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If only half of Canadians have a will and only about a third of them are up-to-date, according to a recent poll, it’s likely even fewer Canadians have accounted for the growing number of digital assets in their estate plans.

Many Canadians have trouble keeping track of all of their online assets – which includes everything from cryptocurrencies to eBay and PayPal accounts to loyalty reward programs and social-media sites – let alone figuring out how to distribute them among their beneficiaries when they die.

Wealth-management experts warn that overlooking digital assets in estate planning can create huge headaches down the road for executors, powers of attorney and beneficiaries, especially given Canadians’ expanding digital footprints.

“Too often, people don’t have these digital assets addressed in their will,” says Amy Dietz-Graham, a portfolio manager and investment adviser at BMO Nesbitt Burns based in Toronto. “The more planning you can do ahead of time, the easier it is for your family to move forward.”

Barry Corbin, an estate lawyer with Corbin Estates Law Professional Corp. in Toronto, says lawyers drawing up wills and powers of attorney should encourage clients to take stock of their digital assets and who they want to know about them, such as an executor if they die, or an attorney under a power of attorney if they become incapacitated owing to injury or illness.

People should also provide some direction about how to deal with those digital assets, “which may be different from the manner in which the rest of the client’s assets are to be dealt with,” Mr. Corbin says.

It’s not just about the money

While some digital content has a monetary value that can be passed on to beneficiaries, some may also have sentimental value, such as pictures on a Facebook or Instagram account.

Many Canadians haven't even considered giving direction on how they want those assets handled when they die or if they become incapacitated. For instance, Ms. Dietz-Graham says some loved ones may want a family member’s Facebook profile to remain active after they pass away, for remembrance; while others might want to delete the account, for closure. She encourages people to state their intention in their estate plans.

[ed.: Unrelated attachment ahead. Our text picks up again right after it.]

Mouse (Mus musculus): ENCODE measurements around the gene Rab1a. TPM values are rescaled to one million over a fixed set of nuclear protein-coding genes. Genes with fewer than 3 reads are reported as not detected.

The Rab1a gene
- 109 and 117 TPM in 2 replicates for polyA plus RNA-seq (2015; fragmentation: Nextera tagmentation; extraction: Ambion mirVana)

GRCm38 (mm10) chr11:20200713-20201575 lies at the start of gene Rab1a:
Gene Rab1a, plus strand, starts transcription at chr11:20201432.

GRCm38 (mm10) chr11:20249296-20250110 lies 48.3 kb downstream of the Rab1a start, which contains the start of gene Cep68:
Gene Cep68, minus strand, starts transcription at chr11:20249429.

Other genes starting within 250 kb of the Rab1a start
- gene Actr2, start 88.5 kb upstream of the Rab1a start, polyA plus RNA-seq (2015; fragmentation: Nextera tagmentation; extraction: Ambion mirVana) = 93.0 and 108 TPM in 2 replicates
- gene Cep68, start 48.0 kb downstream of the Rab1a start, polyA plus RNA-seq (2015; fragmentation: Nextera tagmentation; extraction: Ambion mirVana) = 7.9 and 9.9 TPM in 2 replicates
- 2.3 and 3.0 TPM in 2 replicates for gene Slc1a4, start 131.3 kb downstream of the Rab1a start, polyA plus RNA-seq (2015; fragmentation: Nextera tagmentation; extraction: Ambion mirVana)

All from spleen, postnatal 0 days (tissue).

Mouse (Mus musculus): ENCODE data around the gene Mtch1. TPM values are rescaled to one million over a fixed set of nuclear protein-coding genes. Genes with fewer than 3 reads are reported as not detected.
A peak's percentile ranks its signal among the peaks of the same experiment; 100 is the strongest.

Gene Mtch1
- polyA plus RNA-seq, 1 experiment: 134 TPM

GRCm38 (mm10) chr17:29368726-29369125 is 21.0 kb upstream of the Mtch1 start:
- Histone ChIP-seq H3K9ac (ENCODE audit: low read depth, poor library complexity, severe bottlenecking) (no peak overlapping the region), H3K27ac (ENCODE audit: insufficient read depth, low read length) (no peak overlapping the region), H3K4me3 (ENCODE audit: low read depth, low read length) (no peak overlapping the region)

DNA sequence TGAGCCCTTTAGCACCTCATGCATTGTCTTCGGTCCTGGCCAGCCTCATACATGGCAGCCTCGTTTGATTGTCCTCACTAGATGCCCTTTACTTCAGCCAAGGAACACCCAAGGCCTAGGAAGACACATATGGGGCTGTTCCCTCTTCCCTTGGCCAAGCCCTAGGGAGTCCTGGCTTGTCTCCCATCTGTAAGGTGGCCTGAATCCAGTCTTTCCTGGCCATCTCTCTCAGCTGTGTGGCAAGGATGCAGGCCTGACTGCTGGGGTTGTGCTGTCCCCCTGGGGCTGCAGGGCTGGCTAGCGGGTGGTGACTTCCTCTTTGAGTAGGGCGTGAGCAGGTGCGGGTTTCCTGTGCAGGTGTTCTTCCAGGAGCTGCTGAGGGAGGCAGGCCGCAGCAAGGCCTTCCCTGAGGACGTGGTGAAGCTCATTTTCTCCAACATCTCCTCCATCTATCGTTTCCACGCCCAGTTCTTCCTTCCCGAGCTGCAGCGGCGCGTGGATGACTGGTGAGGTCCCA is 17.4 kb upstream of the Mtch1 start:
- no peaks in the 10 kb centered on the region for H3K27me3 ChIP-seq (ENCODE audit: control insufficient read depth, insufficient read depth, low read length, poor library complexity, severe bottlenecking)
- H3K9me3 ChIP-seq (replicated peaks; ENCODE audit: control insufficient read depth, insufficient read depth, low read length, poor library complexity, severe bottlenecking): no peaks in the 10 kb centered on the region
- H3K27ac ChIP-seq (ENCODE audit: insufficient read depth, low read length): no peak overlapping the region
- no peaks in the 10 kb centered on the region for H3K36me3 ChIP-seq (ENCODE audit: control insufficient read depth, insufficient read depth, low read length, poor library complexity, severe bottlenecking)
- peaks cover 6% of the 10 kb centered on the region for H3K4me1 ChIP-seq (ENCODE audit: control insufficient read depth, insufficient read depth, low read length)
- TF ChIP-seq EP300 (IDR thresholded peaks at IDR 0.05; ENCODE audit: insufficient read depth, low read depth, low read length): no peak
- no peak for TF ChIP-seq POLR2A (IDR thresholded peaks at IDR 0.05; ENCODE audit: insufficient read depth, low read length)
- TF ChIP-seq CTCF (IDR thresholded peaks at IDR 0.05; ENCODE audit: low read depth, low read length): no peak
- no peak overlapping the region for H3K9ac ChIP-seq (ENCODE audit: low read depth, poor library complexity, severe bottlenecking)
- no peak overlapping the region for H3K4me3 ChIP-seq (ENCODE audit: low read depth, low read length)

“Otherwise, you leave the executor with the daunting task of figuring out ... what to do with it,” Ms. Dietz-Graham says. “It can also avoid a lot of conflicts and potential litigation if you clearly spell out how the assets should be handled, just like any other assets you have.”

One type of digital asset that many people forget, which can have both monetary and sentimental value, is loyalty reward programs such as frequent-flyer miles or other types of points.

“For some clients, it’s a new-age world they don’t see the importance of,” says Melanie Johannink, an adviser at Sun Life Financial based in Bolton, Ont. She recommends designating certain reward programs to people in their will. “Even little things can add sentimental value.”

An example is with the estate of the late celebrity chef and TV host Anthony Bourdain, who reportedly left his estranged wife his frequent-flyer miles, which are believed to be considerable.

Canadians are sitting on about $16-billion in unredeemed loyalty points, according to Bond Brand Loyalty, which also notes it can be a challenge to transfer ownership of points and some brands don’t offer this option.

Ms. Johannink recommends her clients write down all of their digital assets, including passwords, and keep the list somewhere safe where only a trusted family member or executor can locate it. “There needs to be more of a whole outline, because life has gone very digital, very quickly," she says.

Out of your head and into a plan

There are also a growing number of businesses today that offer to help people organize their digital and physical assets. An example is Durham, N.C.-based Back Up Your Life, which founder Annette Adamska says was created to help people pull together the various financial and personal threads an executor, power of attorney or family members would need to access – everything from passwords, the location of documents and what to do with pets.

She also uses digital estate services, such as Everplan, which helps her clients by providing a digital archive of everything their loved ones need if they die or get into an accident and can't communicate with them.

“Everyone keeps this information in their heads,” Ms. Adamska says, which can be a problem for executors or powers of attorney when handling an estate plan. “You really want to create a roadmap where people can go and find this information.”

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